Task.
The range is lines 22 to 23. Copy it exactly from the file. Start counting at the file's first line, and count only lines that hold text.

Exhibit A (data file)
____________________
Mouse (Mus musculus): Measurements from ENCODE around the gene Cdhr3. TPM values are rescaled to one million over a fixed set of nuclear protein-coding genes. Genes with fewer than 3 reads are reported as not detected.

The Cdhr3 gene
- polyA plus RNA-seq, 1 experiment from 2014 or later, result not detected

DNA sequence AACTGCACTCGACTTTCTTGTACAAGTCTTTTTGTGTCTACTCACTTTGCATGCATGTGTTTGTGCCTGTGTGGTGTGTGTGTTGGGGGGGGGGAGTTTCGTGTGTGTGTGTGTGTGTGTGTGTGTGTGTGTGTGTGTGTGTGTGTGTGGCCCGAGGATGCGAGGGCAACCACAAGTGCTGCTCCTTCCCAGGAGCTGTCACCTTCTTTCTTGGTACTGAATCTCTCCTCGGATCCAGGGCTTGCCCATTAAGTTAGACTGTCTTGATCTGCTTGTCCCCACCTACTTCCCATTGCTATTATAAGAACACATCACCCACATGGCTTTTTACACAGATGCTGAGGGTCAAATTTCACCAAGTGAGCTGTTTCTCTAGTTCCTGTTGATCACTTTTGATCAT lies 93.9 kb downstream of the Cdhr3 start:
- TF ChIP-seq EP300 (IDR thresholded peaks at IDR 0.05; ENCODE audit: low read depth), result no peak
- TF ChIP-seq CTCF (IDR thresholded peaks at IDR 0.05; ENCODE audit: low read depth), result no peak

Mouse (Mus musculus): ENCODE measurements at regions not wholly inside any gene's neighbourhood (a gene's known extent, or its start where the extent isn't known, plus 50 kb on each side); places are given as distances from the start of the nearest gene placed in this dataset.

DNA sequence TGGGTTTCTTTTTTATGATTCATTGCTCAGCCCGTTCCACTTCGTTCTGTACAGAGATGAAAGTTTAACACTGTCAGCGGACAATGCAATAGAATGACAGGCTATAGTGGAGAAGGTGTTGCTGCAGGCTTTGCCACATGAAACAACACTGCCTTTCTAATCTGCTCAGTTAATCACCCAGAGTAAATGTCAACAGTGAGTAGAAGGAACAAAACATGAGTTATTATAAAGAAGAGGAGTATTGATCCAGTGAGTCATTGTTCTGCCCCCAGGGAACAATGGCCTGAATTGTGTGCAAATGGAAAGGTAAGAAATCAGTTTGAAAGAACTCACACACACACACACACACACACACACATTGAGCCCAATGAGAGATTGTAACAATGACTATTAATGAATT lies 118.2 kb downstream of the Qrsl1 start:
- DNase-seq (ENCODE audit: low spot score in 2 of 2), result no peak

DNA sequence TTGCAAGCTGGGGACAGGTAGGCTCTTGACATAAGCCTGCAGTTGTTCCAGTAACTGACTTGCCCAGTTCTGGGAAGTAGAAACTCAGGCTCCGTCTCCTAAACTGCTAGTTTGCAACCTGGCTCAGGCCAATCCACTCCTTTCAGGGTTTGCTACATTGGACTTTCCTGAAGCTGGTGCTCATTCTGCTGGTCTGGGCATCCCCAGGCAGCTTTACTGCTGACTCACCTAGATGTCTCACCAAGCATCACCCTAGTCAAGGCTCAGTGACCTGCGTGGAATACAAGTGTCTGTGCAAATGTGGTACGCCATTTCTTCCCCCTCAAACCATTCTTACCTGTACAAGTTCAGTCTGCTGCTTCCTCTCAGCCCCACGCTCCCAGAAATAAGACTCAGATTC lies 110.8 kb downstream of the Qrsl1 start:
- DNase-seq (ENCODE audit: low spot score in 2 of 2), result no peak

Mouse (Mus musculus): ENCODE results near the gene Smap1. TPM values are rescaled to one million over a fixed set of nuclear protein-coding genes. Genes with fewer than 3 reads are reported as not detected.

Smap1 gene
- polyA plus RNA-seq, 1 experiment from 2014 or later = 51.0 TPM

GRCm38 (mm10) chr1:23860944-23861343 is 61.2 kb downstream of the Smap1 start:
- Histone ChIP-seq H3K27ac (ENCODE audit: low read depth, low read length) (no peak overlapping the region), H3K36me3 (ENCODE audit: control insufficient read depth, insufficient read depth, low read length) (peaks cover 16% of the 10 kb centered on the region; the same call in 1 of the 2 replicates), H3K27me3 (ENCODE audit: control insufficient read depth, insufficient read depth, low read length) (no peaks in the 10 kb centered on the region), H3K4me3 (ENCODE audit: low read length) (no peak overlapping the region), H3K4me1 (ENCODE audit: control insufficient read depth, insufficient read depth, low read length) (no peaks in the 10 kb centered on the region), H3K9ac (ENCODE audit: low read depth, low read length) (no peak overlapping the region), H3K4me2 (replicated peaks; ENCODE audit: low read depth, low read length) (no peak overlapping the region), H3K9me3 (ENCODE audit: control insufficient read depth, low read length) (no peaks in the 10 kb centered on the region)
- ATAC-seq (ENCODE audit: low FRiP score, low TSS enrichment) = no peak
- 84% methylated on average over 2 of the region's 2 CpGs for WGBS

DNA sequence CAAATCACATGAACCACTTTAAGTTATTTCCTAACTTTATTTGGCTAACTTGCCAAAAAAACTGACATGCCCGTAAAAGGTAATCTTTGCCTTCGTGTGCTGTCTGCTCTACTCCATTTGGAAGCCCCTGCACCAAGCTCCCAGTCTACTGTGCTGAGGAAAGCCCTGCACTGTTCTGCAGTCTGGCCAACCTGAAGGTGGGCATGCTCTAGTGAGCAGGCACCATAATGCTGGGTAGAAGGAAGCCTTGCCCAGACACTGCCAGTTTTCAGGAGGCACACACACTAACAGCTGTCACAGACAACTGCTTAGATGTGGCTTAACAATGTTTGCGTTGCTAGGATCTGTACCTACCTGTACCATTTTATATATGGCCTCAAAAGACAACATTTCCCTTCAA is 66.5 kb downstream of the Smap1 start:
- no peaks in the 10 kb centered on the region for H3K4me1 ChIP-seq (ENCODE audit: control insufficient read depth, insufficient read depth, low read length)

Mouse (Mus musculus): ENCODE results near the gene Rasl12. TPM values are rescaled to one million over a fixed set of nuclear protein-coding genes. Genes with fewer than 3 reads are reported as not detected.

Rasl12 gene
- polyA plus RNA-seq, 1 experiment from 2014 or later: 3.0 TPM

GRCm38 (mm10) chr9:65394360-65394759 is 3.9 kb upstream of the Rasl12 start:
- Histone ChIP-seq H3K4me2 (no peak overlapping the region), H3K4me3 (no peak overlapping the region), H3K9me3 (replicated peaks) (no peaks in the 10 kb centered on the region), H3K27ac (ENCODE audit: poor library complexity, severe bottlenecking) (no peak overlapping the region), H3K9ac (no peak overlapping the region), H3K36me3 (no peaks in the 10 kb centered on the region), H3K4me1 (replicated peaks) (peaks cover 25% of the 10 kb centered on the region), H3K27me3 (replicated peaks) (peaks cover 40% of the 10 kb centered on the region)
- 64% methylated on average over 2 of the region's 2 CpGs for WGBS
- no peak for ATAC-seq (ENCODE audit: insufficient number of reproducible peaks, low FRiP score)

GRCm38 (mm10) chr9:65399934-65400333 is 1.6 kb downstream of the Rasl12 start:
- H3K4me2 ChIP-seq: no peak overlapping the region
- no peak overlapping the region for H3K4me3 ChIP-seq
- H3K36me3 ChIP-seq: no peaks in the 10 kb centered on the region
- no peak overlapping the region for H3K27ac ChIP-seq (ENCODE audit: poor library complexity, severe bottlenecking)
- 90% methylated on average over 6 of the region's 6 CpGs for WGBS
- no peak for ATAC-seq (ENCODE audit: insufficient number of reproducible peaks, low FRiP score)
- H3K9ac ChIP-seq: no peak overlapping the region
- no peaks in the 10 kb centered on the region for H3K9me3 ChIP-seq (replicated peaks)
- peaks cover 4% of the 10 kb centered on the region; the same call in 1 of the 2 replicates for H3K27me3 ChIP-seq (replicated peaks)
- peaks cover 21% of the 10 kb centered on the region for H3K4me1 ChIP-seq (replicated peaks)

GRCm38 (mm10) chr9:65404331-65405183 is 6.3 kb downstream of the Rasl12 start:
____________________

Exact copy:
Rasl12 gene
- polyA plus RNA-seq, 1 experiment from 2014 or later: 3.0 TPM